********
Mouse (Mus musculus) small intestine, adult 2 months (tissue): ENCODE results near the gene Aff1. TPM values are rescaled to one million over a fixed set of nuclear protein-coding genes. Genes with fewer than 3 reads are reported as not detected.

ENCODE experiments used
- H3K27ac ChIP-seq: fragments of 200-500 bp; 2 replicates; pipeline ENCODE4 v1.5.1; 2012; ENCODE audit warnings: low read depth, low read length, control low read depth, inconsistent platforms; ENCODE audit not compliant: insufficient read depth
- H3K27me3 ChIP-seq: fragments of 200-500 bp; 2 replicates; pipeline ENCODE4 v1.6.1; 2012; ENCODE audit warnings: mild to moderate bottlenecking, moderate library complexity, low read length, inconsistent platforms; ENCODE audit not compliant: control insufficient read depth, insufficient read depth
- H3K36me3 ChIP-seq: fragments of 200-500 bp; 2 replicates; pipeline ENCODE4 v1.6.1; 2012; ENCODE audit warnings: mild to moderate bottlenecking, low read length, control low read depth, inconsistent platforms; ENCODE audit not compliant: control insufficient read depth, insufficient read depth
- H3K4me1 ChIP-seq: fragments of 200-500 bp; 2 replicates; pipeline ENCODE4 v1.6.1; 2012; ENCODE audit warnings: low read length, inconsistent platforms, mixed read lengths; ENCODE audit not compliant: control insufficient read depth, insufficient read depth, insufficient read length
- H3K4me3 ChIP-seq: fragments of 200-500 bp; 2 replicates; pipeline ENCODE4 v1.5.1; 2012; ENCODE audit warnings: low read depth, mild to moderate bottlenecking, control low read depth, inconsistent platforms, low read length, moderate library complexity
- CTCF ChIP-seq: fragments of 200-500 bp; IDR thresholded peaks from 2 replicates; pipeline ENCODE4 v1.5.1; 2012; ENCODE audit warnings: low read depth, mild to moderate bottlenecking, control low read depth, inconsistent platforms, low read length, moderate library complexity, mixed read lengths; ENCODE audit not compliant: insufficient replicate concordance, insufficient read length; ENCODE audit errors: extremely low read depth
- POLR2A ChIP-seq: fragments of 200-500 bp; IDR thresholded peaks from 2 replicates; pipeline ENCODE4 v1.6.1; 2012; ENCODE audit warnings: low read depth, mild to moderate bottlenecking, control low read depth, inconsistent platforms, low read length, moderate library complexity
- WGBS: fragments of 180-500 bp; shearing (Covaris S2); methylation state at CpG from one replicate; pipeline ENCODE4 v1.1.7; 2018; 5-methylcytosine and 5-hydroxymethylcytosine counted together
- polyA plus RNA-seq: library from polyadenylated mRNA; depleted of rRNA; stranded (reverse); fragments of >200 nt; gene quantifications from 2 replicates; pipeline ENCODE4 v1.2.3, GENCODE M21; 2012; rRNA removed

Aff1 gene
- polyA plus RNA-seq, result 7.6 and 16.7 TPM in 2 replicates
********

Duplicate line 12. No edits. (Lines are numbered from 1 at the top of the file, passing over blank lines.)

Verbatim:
Aff1 gene